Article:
This is the second part of my three-part Eastern Conference preview, “The Men, the Myths, and Legends.”
Part 1 dealt with “the men” – specifically point guards, and even more specifically the ongoing debate about who is better between Rajon Rondo and Derrick Rose (and which type of point guard is “preferred”). Click here to read Part 1.
Part 3 will published something to soon.
As for Part 2, which you are reading right now, we are going to delve into two myths that are being regurgitated time and again by fans and analysts alike as the 2011-12 season gets underway.
On to the Myths of 2012!
Myth #1: With the crazy schedule, the “old guard” will be finished in 2012
There is an idea floating around the media right now that because of the jam-packed schedule this season (66 games in 120 days), older teams with less depth are going to take a step back this season.
I believe that this idea is resoundingly false because it operates under a few false premises:
False Premise #1: Older teams are the only teams playing a tough schedule.
Bill Simmons has bemoaned the fact that the aging Celtics have a stretch of 12 games in 19 days, and older teams like them and the Spurs will simply have to throw some of those games away.
The problem is, though, that many of those 12 games will be played against other teams that are in the midst of an equally grueling stretch.
I would play basketball five or six nights a week in college. Obviously though, certain times would get busy and make it tough to play because we were all so exhausted. One time during exam week, my friend Eric came and asked if I wanted to ball. I told him, “Absolutely not man. I’m so tired…I will play terribly.” His response was so simple. “Dude, who cares? Everyone else is tired too.”
When we got to the gym, I played pretty poorly. But it was ok…because EVERYBODY was playing poorly.
Now, if the Celtics had to play 12 games in 19 days against 12 teams that only were playing 3 games in 19 days? Yes, that would be a catastrophe. But it’s not that way. The good older teams will be fine.
False Premise #2: Fatigue will hinder the good teams MORE than it hinders the bad teams.
Back to my example from exam week, what I found is that actually, the good players had even MORE of an advantage than normal because they could fall back on their basic skills that don’t go away with fatigue.
Normally, bad teams like the Cavs can stay close to good teams like the Celtics because they can at least rely on their athleticism. Anthony Parker and Omri Casspi can keep up with Paul Pierce and Ray Allen because they can at least run around and stay active. But when the legs go, what are Parker and Casspi going to fall back on? Their atrocious jump shots? Their suspect ball-handling?
I would rather have a tired Ray Allen and Paul Pierce than a tired Parker and Casspi. Actually, I would rather have a VERY tired Allen and Pierce than a KIND OF tired Parker and Casspi.
False Premise #3: Older players will simply be unprepared for this season.
I completely disagree with this. The fact is that teams that are good will be able to handle the fatigue BETTER than the bad teams because they ALREADY KNOW how to pace themselves for a long season.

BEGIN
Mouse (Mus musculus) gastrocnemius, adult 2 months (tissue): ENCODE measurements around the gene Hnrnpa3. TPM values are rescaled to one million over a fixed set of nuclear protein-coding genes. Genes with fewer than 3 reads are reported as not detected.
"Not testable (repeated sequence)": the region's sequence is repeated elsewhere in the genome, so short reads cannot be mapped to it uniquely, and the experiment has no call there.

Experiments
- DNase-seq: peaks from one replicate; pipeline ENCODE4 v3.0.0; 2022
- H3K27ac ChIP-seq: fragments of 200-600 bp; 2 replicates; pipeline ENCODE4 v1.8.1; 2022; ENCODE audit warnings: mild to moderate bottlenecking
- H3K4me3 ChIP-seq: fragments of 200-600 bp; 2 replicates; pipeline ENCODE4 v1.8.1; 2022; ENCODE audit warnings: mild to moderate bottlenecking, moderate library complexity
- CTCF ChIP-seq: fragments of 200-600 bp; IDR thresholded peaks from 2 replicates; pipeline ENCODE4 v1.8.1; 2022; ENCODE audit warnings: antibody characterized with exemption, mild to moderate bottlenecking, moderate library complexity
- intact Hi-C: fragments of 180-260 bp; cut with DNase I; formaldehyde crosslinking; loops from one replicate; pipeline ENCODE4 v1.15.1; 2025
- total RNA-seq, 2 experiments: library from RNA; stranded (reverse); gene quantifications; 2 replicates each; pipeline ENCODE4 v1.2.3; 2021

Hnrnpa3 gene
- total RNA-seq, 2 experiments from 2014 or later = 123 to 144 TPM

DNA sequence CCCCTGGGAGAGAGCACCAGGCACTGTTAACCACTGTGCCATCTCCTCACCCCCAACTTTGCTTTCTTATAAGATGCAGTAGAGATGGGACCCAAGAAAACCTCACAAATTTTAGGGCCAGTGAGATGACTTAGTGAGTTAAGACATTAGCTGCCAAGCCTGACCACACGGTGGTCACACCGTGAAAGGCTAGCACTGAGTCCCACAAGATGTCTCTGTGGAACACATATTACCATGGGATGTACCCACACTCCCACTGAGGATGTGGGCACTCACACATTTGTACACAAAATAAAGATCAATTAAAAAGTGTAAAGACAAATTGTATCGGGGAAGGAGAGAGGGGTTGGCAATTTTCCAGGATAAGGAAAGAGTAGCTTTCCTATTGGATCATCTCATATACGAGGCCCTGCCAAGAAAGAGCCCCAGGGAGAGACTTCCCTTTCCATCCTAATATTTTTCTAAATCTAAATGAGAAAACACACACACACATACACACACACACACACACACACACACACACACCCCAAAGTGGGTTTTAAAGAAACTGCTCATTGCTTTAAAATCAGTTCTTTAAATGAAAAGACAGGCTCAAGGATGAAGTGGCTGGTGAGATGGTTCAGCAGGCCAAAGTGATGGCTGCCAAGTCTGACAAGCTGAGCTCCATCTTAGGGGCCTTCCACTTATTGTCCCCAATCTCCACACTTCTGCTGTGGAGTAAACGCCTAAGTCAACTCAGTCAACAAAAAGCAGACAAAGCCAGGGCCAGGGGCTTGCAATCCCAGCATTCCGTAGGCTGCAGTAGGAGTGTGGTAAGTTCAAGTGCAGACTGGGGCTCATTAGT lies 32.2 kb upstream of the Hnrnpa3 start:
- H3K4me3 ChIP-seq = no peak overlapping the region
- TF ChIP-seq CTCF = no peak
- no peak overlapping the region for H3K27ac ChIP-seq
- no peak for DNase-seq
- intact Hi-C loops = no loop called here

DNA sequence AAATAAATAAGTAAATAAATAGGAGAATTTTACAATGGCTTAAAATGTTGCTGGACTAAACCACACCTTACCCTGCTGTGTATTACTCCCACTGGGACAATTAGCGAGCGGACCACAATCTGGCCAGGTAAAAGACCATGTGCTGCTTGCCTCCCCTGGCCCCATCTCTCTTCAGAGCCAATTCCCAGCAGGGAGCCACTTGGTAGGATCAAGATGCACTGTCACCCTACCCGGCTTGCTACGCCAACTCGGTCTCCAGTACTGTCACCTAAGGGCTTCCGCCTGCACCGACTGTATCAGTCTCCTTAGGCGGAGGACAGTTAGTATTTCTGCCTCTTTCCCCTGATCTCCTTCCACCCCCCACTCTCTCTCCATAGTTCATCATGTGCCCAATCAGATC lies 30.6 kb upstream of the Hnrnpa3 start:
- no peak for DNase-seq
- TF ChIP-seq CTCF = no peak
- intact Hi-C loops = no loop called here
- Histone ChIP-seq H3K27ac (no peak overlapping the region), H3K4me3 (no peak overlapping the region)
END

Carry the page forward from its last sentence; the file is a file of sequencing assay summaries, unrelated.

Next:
When was the last season that Kevin Garnett played at 110% for every single minute of every single game of a season? 2001? The crafty veterans are used to this.
On the flip side, I think the younger players will REALLY struggle. Think about the rookies that have never played more than 40 games in a season before. Now, they are in the NBA where they are trying to prove themselves and maybe find a way to stay on a team. Are they going to be pacing themselves at all? I doubt it.
There’s one other factor that fits into this that NOBODY is considering: the lockout.
When was the last time that Ray Allen, Kevin Garnett, and Tim Duncan had a full six months off of basketball? The answer is 1999. That’s 12 straight years of eight months of basketball.
The truth is, I think the old guard would have been finished this year if NOT for the lockout. But that extra time off will give the Celtics one more year to make a run at getting another title.
Don’t believe the hype. The good teams will still be good in 2012…no matter how old they are.
Myth #2: The Pacers are going to be good.
As a Pacers fan, this one hurts, but I need to explain.
The Pacers are definitely in a great spot right now. They have a lot of young legs, they have cap room, they have a good coach, and they have good depth.
Their present is decent, and their future is pretty bright. There aren’t seven other teams like that in the entire league.
However, the idea that the Pacers are going to make some sort of leap this year is one year premature.
The Pacers still have a SERIOUS problem – they have no scorer who can create his own shot.
The Pacers are in a very dangerous spot. They are in jeopardy of having 7 good players (Hibbert, West, Hansbrough, Granger, George, Collison, Hill) and no great ones.
As we have seen with the NBA over the last 50 years, you can’t win anything like that.
What’s worse is that the only guy on their roster that could become a great player plays the same position as the only guy on their roster that is already close to being a great player.
Image credit: Joe Robbins/NBAE/Getty via Bleacher Report
Paul George is a natural small forward, and he has the tools to be a star. But Danny Granger already plays the three. Do you trade him?
I think they should. Paul George, right now, could give you 90% of what Granger gives you, and has a much higher upside.
OJ Mayo would have been perfect. Eric Gordon would be perfect. Chris Bosh might even be a good fit.
Somehow, the Pacers have to get a true game-changer at the 2 or the 4. If they don’t, they will continue to be an exact repeat of last year’s team: a fringe playoff team that gets crushed in the playoffs every year because they can’t score in crunch time.
Stay tuned for Part 3 tomorrow.